Michael John Everitt

Died 1779. He was the son of Captain Michael Everitt 1716-76 of Fareham, Hampshire, and of his wife, Elizabeth Gayton. His younger brother was Admiral Charles Holmes Everitt Calmady, and he was the nephew of Admiral Clark Gayton and of Vice-Admiral George Gayton.

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Captain Everitt’s successor on HMS Badger was a young Captain Horatio Nelson.

Everitt was commissioned lieutenant on 5 September 1772 and in this capacity served as a lieutenant of the brig Badger 12 to his younger brother, Commander Charles Holmes Everitt, from the end of 1776.

On 6 September 1777 he succeeded his younger brother as the captain of the Badger in Port Royal, Jamaica. In November this vessel was condemned, but Everitt and his crew were turned over by his uncle, the commander-in-chief Vice-Admiral Clark Gayton, to a newly purchased vessel, confusingly renamed Badger, and carrying sixteen guns. On 28 December this vessel, having sailed north, captured the Bostonian brig Elizabeth off Long Island. His immediate successor when he left the Badger at the end of 1778 was Horatio Nelson.

In January 1779 Everitt commissioned the captured French privateer Comte de Maurepas as the Port Royal 18 at Jamaica, but later in the spring he was appointed to the Ruby 64 in succession to the terminally ill Captain Joseph Deane, being posted captain by the new commander-in-chief, Vice-Admiral Sir Peter Parker, on 18 May.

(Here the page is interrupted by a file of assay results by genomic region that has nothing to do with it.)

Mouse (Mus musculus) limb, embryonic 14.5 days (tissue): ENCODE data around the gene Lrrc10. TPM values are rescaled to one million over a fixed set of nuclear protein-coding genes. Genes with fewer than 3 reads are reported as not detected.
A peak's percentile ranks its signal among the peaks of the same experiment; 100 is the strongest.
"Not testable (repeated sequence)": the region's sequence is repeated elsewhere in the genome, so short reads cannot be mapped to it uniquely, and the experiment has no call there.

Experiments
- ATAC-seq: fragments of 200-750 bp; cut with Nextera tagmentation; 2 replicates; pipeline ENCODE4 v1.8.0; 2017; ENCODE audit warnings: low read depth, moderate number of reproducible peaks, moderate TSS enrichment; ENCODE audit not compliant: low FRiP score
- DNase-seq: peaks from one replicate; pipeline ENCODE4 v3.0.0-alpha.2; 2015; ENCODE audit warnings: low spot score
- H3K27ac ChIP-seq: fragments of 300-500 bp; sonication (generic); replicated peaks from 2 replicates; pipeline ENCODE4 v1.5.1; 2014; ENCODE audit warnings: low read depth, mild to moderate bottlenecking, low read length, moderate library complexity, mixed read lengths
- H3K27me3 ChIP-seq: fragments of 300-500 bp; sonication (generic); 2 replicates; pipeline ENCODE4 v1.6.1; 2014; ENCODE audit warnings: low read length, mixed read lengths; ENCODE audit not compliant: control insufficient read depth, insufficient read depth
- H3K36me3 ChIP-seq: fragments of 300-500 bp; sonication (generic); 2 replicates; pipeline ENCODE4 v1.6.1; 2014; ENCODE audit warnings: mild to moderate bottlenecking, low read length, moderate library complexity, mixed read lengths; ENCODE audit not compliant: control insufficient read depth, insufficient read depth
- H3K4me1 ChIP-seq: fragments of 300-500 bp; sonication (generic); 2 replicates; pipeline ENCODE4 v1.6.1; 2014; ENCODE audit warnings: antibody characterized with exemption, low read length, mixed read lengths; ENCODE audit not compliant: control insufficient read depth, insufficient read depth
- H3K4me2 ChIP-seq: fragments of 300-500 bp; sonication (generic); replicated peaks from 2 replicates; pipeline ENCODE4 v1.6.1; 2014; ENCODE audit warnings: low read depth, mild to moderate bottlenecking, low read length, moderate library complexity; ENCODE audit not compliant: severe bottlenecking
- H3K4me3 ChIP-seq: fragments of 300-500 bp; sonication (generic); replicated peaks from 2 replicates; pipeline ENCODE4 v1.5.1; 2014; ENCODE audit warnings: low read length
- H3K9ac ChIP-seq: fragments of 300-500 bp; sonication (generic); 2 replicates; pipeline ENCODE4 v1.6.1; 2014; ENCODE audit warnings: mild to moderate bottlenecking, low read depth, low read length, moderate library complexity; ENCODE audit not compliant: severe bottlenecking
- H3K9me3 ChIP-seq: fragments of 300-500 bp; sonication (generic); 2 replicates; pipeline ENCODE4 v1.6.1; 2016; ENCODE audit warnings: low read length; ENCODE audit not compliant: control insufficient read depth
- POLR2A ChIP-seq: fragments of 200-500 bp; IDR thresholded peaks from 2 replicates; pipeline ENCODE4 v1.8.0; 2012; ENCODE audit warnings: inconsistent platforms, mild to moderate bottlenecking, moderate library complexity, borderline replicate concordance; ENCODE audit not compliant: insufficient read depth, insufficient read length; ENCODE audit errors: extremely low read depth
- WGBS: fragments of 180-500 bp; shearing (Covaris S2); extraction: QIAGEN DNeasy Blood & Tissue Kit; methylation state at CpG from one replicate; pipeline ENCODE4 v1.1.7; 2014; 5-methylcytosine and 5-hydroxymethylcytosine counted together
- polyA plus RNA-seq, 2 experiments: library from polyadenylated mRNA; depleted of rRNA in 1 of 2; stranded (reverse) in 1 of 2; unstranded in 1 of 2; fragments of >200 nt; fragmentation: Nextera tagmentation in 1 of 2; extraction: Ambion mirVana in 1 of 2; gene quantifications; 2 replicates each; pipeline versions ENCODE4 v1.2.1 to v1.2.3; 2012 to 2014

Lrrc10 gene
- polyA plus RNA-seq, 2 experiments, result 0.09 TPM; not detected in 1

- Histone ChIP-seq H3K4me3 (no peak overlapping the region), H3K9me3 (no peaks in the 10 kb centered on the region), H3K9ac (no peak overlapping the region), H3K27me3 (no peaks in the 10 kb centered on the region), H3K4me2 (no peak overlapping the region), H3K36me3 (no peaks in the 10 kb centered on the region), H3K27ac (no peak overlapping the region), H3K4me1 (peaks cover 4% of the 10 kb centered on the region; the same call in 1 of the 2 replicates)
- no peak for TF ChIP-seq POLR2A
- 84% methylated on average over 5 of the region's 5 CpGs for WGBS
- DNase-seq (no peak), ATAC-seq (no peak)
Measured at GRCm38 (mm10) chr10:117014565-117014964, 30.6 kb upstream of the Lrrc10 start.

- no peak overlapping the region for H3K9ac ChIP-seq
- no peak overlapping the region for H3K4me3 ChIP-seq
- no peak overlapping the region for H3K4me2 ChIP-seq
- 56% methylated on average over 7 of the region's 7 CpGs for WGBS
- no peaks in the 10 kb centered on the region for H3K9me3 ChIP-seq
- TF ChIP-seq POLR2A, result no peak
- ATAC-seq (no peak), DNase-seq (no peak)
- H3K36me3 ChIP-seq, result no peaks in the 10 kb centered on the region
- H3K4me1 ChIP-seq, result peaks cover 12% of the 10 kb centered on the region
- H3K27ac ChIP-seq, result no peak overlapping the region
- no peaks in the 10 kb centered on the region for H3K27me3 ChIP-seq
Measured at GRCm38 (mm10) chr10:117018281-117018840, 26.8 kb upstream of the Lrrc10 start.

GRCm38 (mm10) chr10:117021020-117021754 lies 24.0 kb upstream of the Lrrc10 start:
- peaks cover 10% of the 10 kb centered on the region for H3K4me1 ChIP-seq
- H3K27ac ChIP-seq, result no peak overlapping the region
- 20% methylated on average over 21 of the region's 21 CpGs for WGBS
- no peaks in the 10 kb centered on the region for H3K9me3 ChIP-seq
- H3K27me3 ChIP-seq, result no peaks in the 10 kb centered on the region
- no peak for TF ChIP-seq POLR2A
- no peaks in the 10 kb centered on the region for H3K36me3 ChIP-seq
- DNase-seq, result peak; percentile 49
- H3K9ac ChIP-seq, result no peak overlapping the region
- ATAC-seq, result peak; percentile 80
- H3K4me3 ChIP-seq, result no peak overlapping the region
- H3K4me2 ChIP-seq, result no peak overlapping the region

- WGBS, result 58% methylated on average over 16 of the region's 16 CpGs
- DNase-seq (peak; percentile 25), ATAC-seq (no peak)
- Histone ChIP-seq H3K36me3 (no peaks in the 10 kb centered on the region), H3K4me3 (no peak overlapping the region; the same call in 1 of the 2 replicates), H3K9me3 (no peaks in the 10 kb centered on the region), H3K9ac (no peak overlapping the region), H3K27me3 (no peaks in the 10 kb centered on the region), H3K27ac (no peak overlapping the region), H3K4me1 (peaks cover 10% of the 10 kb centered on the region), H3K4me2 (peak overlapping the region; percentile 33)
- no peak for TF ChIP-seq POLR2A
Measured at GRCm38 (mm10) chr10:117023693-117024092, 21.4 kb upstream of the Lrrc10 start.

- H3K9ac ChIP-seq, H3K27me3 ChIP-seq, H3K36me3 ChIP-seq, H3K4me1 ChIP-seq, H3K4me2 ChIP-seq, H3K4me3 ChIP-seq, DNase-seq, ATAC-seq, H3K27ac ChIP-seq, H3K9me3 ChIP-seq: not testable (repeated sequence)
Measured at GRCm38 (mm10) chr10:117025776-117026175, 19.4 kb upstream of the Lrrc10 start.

On 2 June the Ruby, being in company with the Aeolus 32, Captain Christopher Atkins, fell in with the French frigate Prudente 36 in the Bay of Gonave off Haiti, and set off in pursuit. During a chase over several hours Everitt and one of his men were cut down by the enemy’s stern-chasers, although having got within close range the Ruby eventually compelled the Prudente to strike.

A monument to Everitt’s memory was erected in the Church of St. Peter and St, Paul, Fareham.

His wife, Mary, received a pension of £100 following his untimely death. His name was often spelt as Everett, as it was on his memorial.